All of the viruses in the four families of human pathogens classified in this group contain helical nucleocapsids within an enveloped particle. There are three general factors that govern gene expression in these viruses. First, the viral polymerase initiates transcription only at one end of the viral genome and reinitiates with approximately 50% efficiency following termination at the end of each gene. This property makes gene order an important means by which the relative levels of proteins are regulated. Second, the decision by the polymerase whether to transcribe mRNAs or replicate the entire genome is determined by the relative levels of the viral nucleocapsid protein. If levels are sufficient to package the nascent transcript, the polymerase ignores termination signals and proceeds copying the RNA template. Finally, cotranscriptional editing—the insertion of additional uncoded nucleotides by the viral poly-merase—occurs at a select homopolymer run in all paramyxovirus genomes. This property is probably related to the tendency of the polymerase to stutter on poly(U) stretches to generate the poly(A) tail. In addition to the natural human viruses outlined below, it should also be noted that the technology to create recombinant negative-sense viruses has been developed.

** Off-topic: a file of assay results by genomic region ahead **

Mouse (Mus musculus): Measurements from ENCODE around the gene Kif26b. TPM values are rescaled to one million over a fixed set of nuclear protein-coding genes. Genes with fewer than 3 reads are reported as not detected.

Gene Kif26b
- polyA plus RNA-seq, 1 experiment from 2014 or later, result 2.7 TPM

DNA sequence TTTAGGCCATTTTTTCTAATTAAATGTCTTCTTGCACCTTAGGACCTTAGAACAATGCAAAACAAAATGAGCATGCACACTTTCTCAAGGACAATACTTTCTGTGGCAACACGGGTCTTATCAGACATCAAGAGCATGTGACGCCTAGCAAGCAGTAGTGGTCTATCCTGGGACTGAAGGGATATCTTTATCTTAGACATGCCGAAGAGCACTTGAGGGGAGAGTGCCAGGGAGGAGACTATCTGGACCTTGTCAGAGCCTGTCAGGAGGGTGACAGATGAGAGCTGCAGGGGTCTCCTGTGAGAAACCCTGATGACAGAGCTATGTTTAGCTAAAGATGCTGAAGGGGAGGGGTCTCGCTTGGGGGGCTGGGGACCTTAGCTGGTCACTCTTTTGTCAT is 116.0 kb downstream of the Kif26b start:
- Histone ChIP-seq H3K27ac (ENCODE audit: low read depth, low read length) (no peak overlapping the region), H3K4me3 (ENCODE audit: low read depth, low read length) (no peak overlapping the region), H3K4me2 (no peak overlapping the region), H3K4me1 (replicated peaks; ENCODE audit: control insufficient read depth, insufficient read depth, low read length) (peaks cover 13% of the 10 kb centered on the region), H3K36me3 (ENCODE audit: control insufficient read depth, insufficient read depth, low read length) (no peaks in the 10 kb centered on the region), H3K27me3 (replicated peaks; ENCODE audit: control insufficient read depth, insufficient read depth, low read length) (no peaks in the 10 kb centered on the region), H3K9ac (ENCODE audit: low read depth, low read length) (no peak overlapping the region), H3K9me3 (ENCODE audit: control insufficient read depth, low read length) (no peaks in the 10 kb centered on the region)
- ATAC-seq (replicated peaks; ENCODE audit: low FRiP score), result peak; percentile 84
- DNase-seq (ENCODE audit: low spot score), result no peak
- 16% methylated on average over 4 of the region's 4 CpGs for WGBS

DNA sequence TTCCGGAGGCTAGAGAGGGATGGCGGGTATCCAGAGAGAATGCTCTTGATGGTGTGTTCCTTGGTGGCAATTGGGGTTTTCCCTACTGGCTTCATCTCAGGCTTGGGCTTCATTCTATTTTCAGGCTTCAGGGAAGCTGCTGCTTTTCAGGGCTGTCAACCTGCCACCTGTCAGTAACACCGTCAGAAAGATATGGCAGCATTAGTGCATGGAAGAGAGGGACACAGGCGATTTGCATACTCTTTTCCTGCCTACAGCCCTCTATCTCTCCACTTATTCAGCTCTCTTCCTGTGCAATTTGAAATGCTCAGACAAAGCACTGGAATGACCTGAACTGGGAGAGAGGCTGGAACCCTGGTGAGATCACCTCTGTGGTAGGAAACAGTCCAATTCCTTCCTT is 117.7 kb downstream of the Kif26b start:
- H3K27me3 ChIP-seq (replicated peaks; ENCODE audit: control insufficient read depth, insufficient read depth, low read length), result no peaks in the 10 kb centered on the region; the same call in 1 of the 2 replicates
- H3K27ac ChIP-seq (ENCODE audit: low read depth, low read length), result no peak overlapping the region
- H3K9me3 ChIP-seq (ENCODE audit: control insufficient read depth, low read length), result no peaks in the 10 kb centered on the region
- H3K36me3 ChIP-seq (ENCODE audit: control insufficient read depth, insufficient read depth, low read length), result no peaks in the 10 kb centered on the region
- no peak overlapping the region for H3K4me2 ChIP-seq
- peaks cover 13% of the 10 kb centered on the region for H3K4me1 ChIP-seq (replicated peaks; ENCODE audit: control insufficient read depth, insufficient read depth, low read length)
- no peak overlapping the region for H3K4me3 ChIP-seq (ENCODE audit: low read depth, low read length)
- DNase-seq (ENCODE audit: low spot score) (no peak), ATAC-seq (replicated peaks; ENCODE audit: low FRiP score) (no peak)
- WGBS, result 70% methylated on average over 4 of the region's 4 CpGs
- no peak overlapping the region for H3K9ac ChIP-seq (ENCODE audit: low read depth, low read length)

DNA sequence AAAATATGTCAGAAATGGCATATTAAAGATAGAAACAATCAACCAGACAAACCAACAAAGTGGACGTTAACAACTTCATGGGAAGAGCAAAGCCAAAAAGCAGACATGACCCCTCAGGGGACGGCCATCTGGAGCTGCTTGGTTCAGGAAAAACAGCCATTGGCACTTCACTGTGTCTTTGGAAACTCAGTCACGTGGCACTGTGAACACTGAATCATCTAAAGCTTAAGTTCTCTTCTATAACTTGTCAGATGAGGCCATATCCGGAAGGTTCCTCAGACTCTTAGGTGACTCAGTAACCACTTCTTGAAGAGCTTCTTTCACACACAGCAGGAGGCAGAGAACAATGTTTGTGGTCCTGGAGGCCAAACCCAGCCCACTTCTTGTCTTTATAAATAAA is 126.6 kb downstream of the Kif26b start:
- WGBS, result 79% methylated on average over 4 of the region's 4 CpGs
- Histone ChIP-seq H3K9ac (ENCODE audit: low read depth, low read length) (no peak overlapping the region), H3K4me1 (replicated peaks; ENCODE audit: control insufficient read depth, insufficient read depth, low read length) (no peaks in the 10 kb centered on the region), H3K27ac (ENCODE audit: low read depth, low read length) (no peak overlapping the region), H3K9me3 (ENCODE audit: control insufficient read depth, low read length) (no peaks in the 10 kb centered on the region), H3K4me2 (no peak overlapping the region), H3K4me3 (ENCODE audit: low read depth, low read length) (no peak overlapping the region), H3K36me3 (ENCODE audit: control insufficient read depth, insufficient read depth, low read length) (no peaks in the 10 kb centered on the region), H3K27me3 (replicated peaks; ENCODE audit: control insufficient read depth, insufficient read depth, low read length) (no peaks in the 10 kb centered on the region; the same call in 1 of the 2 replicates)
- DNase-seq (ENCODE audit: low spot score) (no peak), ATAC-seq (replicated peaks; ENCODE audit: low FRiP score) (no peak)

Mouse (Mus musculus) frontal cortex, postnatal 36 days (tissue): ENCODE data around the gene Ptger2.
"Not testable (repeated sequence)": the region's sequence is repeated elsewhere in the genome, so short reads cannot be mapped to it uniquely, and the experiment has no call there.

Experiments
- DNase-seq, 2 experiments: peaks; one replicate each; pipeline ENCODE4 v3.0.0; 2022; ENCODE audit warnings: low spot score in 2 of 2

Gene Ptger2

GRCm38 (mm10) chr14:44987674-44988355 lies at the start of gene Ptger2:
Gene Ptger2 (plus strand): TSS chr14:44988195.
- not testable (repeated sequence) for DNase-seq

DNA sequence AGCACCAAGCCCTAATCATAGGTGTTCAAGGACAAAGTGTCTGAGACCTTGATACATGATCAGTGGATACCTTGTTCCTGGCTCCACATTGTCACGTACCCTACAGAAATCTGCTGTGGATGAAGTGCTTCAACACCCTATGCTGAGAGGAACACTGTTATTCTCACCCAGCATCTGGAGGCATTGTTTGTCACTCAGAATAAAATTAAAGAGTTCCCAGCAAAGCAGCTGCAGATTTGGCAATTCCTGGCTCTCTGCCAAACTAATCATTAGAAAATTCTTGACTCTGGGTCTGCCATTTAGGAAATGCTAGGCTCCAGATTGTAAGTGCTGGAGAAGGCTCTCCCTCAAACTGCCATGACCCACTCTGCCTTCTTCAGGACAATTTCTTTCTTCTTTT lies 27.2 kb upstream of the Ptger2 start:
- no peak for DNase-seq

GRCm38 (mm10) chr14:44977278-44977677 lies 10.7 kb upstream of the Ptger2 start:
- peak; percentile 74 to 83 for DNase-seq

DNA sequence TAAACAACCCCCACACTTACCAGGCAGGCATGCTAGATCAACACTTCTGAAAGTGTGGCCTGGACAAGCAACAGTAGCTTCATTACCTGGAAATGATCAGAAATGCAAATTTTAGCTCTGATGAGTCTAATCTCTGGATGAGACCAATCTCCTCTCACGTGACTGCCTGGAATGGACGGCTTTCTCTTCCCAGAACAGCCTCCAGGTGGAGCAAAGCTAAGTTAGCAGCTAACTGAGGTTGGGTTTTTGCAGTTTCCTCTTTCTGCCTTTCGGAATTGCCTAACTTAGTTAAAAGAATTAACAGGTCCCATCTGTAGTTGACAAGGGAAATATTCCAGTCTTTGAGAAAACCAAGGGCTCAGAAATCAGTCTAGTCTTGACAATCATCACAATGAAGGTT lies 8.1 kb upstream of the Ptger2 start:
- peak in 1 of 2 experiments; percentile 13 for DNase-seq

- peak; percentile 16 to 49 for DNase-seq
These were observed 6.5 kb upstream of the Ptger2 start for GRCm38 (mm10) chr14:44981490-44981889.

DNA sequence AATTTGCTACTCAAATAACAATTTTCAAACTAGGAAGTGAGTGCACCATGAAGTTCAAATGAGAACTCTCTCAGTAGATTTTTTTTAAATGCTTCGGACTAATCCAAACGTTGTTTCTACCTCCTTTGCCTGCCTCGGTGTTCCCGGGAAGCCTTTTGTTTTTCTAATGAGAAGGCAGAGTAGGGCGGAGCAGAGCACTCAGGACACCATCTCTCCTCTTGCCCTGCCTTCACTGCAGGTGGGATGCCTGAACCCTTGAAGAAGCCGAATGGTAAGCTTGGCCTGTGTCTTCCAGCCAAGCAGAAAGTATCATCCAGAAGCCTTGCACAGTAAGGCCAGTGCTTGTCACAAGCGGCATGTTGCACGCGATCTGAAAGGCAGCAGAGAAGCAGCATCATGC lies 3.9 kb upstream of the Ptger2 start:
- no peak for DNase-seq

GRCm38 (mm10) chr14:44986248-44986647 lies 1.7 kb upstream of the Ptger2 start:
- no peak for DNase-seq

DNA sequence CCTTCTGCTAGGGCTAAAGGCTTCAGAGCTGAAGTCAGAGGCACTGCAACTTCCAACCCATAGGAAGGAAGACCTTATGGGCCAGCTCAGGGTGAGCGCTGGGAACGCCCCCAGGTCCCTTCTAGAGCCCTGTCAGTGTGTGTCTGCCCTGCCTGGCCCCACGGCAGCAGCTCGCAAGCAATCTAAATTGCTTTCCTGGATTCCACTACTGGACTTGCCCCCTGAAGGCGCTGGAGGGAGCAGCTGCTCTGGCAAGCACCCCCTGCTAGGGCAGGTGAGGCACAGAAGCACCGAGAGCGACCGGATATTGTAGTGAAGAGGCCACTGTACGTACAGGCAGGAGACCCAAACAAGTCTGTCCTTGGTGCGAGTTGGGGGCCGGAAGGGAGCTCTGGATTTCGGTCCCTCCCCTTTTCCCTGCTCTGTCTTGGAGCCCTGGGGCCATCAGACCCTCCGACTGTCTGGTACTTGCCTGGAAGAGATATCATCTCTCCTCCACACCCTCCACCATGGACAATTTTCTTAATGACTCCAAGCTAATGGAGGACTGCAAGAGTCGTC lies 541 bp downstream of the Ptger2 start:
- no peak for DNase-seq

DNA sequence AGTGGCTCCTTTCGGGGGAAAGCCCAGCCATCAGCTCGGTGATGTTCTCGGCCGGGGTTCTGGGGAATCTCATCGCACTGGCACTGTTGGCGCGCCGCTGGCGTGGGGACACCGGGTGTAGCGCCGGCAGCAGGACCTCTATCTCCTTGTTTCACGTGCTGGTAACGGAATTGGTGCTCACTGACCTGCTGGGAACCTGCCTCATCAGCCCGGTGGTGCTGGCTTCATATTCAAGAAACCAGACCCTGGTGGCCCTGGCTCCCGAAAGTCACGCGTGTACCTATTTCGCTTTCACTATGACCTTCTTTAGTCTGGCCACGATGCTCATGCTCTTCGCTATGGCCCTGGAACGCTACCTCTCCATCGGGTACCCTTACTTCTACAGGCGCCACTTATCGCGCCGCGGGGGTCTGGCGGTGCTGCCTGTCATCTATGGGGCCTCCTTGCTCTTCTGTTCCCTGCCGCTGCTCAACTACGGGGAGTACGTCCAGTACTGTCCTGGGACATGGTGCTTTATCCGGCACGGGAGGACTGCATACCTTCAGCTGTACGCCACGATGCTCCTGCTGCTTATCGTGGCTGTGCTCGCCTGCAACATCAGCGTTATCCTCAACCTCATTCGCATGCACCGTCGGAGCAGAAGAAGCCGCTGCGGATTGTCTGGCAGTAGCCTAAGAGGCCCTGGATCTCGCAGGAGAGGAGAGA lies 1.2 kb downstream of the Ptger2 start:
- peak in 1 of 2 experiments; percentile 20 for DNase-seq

The four families of negative-sense, single-stranded RNA viruses contain several classical and emerging human viruses of notoriety. The first family, the Paramyxoviridae, contains four major human viruses that all initiate infection in the upper respiratory tract. Measles and mumps viruses cause once-common childhood maladies (fever/rash and parotitis syndromes, respectively) that are preventable by live attenuated vaccines given as part of the MMR series. The four serotypes of human parainfluenza virus are responsible for numerous seasonal respiratory infections in children, most notably croup. The last member of the paramyxoviruses, respiratory syncytial virus, is the number one respiratory pathogen for children in terms of disease severity. No vaccine is currently available to prevent infection by the last two members of the paramyxoviruses. Prophylactic doses of anti-RSV IgG is currently being given to reduce to the risk of respiratory syncytial virus infection in highly susceptible groups of children. The major member of the next family, the Rhab-doviridae, is rabies virus. This bullet-shaped virion is usually acquired through the bite of a rabid animal (most notably bats in recent years). Following replication at the site of infection, the virus travels to the CNS, where it invariably results in death. Because of the protracted time it takes for the virus to cross the neuromuscular junction to infect the nervous system, this is the only viral infection where post-exposure immunization is helpful. The Ebola virus is the prototypic member of the third family of negative-sense RNA viruses, the Filoviridae. As its name implies, this family consists of viruses with elongated nucleocapsids. Ebola causes outbreaks of severe hemorrhagic fever that is often fatal. Although the disease has not been seen in the U.S., several individuals in Reston, Virginia were infected by an Ebola strain with reduced virulence that was carried in a primate laboratory animal shipment. The bornaviridae make up the final family of this group. These viruses are unique among the negative-sense RNA viruses in that they replicate in the nucleus in order to utilize the cellular splicing machinery. It has been suggested that bornaviruses play a role in several neural pathologies, but their exact contribution to human disease is still being explored.
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